January 7, 2009 > Local Heroes (continued)
Local Heroes (continued)
By Justine Yan
On December 11, 2008 Assembly Majority Leader Alberto Torrico recognized contributions of citizens in the Assembly District who have demonstrated exceptional leadership and generosity in their service to the community.
"Local heroes" include the Reed family of Fremont, Paddy Iyer of Union City, Harold Colon of Newark, Cossette Sun of Castro Valley, Ed Mullins of Hayward, Ray Maglalang of Milpitas, and John McWilliams of Pleasanton.
In addition to the local heroes awardees, Centro de Servicios was named the Community Partner Local Hero, Eden Housing was named the Non-profit of the Year, and Dr. Bhupinder Bhandari was given the Unity Award.
In our fourth of a series of profiles of these illustrious people and organizations, TCV focused on learning about the accomplishments of Hayward Local Hero, Ed Mullins, and Pleasanton award winner, Johns McWilliams.
Ed Mullins (Hayward)
"Ed is the kind of person who steps up when there is a key role to play in a volunteer organization," said Hayward Council Member Bill Quirk during his speech at the awards ceremony in December.
This year will be Ed Mullins' third year as president of the board of the Hayward Education Foundation, which supports public and private K-12 schools in Hayward. Its purpose is to improve the quality of local education by raising money for teacher grants to engage students in a variety of creative, classroom-oriented activities based on curricula. The foundation offers support to teachers of a range of subjects, including math, language skills, science, the arts, and health.
While the State of California allocates funds for education, "That's just not enough to really do the job in the opinion of many teachers," said Mullins. "And they're looking for additional materials and additional teaching aids in order to give a better education to their students, so they will apply to us for funding for special things."
The foundation aims to provide students with interesting supplements to standard materials, funding such "special things" as slides for science students to view under microscopes.
During the Hayward Education Foundation's 25 years of existence, it has awarded nearly 700 mini-grants, totaling $728,000.
"We feel that we're feeling a need that exists within the community," said Mullins. "Fortunately we have a lot of generous people who feel the same way and who are supporting us in that."
In fact, Hayward is a city in which money has not been officially allocated to supplement state funds for classroom and program support, said Mullins.
Mullins was also the president of the Hayward Rotary Club, from July 2007 to the end of June 2008. Currently, he is on the board of the Hayward Rotary Foundation which supports Rotary community service activities.
"Rotarians will decide to do something, and then they have to go raise money to make it happen," said Mullins.
Most recently, during Mullins' term as president, the foundation supported Hayward Rotarians in upgrading the hardware and software for the Community Technology Center at Hayward Adult School. The foundation was also instrumental funding several significant building projects that have benefited the city as well.
For 11 years, Mullins was a Chair of the Governmental Relations Council of the Hayward Chamber of Commerce. The council is a "watchdog legislative committee for the Chamber to monitor and take positions and advocate those positions on matters concerning the city of Hayward, in economics, education, jobs, all sorts of topics," said Mullins.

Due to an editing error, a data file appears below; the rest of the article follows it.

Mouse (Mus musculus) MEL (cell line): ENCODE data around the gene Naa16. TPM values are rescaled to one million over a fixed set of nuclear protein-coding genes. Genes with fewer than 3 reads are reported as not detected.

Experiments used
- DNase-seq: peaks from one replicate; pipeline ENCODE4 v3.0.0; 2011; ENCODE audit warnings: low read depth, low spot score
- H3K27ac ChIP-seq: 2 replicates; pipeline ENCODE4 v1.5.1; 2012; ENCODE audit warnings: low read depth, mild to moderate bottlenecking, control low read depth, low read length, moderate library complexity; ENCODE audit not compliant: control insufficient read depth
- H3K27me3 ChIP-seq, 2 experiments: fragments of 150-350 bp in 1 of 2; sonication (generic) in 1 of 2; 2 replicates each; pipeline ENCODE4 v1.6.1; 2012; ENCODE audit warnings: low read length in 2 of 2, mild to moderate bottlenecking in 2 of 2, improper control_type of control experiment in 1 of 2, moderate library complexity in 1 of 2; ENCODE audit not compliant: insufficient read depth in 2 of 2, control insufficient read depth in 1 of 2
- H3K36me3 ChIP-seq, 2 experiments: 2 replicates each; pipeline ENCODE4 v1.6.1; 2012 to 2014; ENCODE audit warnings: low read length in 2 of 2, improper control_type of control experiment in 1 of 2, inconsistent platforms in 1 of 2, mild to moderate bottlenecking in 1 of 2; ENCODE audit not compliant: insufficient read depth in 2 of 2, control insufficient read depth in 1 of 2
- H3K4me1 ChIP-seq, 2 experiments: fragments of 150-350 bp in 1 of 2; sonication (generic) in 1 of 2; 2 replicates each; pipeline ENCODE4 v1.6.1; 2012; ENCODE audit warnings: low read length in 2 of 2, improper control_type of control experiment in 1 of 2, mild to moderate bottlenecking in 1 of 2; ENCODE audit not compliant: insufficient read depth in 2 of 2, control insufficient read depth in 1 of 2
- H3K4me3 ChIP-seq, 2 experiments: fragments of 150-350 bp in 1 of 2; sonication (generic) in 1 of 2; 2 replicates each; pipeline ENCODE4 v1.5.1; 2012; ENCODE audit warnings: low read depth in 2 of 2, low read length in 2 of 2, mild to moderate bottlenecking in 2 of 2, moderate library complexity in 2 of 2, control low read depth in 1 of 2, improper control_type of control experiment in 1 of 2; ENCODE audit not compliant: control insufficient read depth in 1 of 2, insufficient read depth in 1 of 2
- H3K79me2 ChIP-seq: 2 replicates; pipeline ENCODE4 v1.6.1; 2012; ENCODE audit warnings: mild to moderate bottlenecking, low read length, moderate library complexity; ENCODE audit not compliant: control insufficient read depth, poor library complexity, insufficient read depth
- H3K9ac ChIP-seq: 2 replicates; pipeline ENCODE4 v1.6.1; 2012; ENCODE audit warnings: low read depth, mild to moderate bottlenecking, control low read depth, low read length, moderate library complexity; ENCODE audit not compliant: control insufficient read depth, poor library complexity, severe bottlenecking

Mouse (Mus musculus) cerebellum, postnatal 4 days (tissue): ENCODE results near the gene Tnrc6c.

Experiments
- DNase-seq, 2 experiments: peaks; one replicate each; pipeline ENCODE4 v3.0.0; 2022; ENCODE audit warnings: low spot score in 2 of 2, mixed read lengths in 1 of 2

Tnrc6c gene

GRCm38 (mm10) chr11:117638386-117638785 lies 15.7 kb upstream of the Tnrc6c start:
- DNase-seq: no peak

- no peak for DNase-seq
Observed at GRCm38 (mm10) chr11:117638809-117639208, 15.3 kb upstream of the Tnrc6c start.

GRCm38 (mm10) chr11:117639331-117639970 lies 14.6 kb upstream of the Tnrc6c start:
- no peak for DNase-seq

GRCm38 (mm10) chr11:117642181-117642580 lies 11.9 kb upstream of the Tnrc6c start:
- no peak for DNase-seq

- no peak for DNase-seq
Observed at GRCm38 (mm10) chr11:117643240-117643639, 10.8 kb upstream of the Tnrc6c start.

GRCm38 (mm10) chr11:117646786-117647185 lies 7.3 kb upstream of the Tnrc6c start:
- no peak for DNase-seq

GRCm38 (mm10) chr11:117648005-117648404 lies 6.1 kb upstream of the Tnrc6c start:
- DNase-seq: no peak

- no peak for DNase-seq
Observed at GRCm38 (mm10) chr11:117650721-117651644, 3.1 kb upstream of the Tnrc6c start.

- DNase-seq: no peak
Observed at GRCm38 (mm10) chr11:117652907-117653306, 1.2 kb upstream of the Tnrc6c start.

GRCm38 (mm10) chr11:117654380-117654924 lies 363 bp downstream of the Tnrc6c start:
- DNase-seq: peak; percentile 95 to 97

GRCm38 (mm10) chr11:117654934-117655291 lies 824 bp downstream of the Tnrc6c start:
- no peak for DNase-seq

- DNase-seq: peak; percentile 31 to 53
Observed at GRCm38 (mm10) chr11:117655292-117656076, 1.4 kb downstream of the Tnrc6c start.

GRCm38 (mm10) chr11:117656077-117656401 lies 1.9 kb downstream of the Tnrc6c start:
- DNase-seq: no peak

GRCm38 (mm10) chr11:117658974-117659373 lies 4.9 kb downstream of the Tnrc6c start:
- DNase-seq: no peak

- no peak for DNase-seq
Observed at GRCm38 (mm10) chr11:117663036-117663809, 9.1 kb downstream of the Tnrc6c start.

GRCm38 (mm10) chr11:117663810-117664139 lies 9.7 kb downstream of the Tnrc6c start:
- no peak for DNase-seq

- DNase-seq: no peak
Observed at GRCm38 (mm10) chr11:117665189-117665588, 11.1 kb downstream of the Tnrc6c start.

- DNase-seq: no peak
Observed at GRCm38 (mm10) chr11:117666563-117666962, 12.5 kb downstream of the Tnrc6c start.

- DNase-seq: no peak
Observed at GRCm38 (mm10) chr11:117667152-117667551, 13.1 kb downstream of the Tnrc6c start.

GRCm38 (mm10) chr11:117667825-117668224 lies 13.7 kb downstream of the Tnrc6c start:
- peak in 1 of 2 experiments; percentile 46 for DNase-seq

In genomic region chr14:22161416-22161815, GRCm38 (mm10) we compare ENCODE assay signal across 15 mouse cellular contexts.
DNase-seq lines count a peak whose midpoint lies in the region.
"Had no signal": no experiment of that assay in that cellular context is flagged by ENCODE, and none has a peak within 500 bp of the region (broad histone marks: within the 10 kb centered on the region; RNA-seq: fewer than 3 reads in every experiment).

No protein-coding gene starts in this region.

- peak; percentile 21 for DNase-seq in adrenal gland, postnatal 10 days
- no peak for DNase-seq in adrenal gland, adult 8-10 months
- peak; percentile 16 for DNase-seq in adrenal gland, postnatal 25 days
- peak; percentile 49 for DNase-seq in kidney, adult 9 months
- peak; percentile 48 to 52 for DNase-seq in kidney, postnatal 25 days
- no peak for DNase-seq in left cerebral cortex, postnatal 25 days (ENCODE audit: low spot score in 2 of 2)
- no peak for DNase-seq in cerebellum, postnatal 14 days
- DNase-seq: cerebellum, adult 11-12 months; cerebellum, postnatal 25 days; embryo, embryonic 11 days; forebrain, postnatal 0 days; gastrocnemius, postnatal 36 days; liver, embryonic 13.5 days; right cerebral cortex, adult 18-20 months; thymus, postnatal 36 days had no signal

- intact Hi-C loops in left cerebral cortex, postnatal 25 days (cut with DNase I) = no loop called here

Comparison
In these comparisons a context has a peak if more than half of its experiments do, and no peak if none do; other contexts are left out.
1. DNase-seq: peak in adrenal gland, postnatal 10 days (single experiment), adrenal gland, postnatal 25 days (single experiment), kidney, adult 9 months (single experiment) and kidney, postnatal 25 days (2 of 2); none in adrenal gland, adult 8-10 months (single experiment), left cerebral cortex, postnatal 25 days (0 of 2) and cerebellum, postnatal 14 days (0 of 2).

He stepped down from his position when he became the Rotary Club president.
Mullins also owns a consulting firm, "workforcedge" that assists the strategic development of companies by offering training and development activities based on a company's needs.
From an early age, Mullins was able to lead and motivate people. While serving in the naval reserve, he was promoted to the rank of captain. As a reservist, he became the president of a local chapter of the Naval Reserve Association, and later president of the twelfth district, including Northern California and part of Nevada. He retired with 30 years of services from the Naval Reserve.
"That's why I do what I do as a profession, because, as a leader, I can very easily teach and coach others to be leaders and better managers," said Mullins. "I don't mind being a worker bee, but when I'm called upon to lead, I will accept that responsibility and do it willingly."
"People need to give back to their community and to their society," said Mullins. And I just happened to have found some ways that suit me."
John McWilliams (Pleasanton)
According to Pleasanton Councilor Cheryl Cook-Kallio, John McWilliams is "Mr. Pleasanton." When introducing McWilliams at the awards ceremony, she applauded his selfless service in the Pleasanton community.
"A friend was temporarily wheelchair-bound and Johan and his cohorts built a ramp for his house," said Cook-Kallio.
"Damaged school gates were mysteriously repaired in the night. Who knew that John had a key?" she continued.
She had also heard that, on the way home from the hospital after recovering from surgery, he had insisted that his wife, Donna, open the band room so that he could put air in the truck tires, so that the vehicle could bear the load of the band equipment.
"His wife understood and often participated in this 'elf-like' behavior," said Cook-Kallio. "People often did not know who had undertaken the repairs or how they had arisen but I did."
When she learned about the nominations for Local Hero, the councilor immediately thought of McWilliams' many years of service. He had begun working for the city when he was a teenager, and he continues to donate his time and efforts today.